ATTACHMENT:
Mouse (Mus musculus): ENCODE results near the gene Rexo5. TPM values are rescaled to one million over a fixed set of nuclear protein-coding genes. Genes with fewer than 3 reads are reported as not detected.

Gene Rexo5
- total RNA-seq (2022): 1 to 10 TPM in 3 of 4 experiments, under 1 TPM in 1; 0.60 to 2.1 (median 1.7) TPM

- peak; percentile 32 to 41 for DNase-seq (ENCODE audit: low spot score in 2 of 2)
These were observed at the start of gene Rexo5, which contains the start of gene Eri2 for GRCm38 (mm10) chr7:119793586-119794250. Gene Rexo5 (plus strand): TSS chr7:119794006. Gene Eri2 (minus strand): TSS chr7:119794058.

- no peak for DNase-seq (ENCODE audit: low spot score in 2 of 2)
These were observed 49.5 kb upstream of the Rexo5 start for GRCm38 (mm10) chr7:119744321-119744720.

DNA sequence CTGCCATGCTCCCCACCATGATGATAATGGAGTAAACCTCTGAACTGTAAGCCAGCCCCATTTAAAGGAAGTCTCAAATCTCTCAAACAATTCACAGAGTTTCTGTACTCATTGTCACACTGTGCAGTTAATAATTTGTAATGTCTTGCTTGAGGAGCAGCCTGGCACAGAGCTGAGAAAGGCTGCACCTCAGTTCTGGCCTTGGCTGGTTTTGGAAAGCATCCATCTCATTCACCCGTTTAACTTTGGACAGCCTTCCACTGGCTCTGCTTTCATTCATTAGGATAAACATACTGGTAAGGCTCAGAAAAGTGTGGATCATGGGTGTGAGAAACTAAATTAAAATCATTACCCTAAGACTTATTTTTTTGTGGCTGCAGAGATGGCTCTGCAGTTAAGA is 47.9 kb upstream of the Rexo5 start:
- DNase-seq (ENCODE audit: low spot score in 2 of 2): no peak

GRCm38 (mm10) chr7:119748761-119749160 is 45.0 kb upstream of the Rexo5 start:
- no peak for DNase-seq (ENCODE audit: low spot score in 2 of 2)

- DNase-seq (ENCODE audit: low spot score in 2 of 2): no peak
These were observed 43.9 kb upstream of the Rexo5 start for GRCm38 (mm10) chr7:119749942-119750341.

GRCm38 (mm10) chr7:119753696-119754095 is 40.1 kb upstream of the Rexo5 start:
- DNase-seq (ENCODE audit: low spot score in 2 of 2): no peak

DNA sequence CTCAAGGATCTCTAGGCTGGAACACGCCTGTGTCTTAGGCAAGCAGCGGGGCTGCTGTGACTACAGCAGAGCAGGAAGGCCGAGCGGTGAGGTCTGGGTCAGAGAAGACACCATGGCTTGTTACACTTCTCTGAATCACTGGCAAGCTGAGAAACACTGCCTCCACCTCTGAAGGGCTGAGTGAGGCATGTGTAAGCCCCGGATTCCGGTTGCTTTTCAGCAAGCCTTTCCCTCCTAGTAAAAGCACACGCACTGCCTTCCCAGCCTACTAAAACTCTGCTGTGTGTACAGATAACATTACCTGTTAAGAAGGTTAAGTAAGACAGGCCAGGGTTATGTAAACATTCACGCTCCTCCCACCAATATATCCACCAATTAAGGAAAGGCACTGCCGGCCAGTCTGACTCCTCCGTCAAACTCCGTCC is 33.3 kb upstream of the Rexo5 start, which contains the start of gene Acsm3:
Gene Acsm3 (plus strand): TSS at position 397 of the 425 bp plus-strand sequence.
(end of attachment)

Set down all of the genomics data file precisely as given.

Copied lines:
Mouse (Mus musculus): ENCODE results near the gene Rexo5. TPM values are rescaled to one million over a fixed set of nuclear protein-coding genes. Genes with fewer than 3 reads are reported as not detected.

Gene Rexo5
- total RNA-seq (2022): 1 to 10 TPM in 3 of 4 experiments, under 1 TPM in 1; 0.60 to 2.1 (median 1.7) TPM

- peak; percentile 32 to 41 for DNase-seq (ENCODE audit: low spot score in 2 of 2)
These were observed at the start of gene Rexo5, which contains the start of gene Eri2 for GRCm38 (mm10) chr7:119793586-119794250. Gene Rexo5 (plus strand): TSS chr7:119794006. Gene Eri2 (minus strand): TSS chr7:119794058.

- no peak for DNase-seq (ENCODE audit: low spot score in 2 of 2)
These were observed 49.5 kb upstream of the Rexo5 start for GRCm38 (mm10) chr7:119744321-119744720.

DNA sequence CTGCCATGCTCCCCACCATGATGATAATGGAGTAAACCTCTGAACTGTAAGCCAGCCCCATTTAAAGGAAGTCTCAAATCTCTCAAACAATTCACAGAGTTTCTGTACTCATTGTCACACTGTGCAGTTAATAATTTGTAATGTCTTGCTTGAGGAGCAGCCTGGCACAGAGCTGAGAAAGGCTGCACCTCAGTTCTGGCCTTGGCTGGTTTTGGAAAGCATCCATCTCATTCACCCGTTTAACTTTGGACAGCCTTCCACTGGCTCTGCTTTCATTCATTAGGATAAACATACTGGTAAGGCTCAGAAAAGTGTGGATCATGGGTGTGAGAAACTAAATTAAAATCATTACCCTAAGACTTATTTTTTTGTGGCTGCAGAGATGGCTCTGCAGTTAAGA is 47.9 kb upstream of the Rexo5 start:
- DNase-seq (ENCODE audit: low spot score in 2 of 2): no peak

GRCm38 (mm10) chr7:119748761-119749160 is 45.0 kb upstream of the Rexo5 start:
- no peak for DNase-seq (ENCODE audit: low spot score in 2 of 2)

- DNase-seq (ENCODE audit: low spot score in 2 of 2): no peak
These were observed 43.9 kb upstream of the Rexo5 start for GRCm38 (mm10) chr7:119749942-119750341.

GRCm38 (mm10) chr7:119753696-119754095 is 40.1 kb upstream of the Rexo5 start:
- DNase-seq (ENCODE audit: low spot score in 2 of 2): no peak

DNA sequence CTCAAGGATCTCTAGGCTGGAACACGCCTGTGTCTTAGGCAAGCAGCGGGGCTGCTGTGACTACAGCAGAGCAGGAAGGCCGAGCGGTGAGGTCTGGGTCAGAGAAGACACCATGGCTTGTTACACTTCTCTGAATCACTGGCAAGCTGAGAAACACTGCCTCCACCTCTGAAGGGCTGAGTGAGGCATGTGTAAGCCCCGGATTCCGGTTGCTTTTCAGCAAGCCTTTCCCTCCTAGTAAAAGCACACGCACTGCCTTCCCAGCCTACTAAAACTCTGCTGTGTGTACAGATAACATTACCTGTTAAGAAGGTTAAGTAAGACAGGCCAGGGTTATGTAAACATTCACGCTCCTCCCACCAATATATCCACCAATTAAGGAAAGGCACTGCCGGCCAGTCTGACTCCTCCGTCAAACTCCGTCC is 33.3 kb upstream of the Rexo5 start, which contains the start of gene Acsm3:
Gene Acsm3 (plus strand): TSS at position 397 of the 425 bp plus-strand sequence.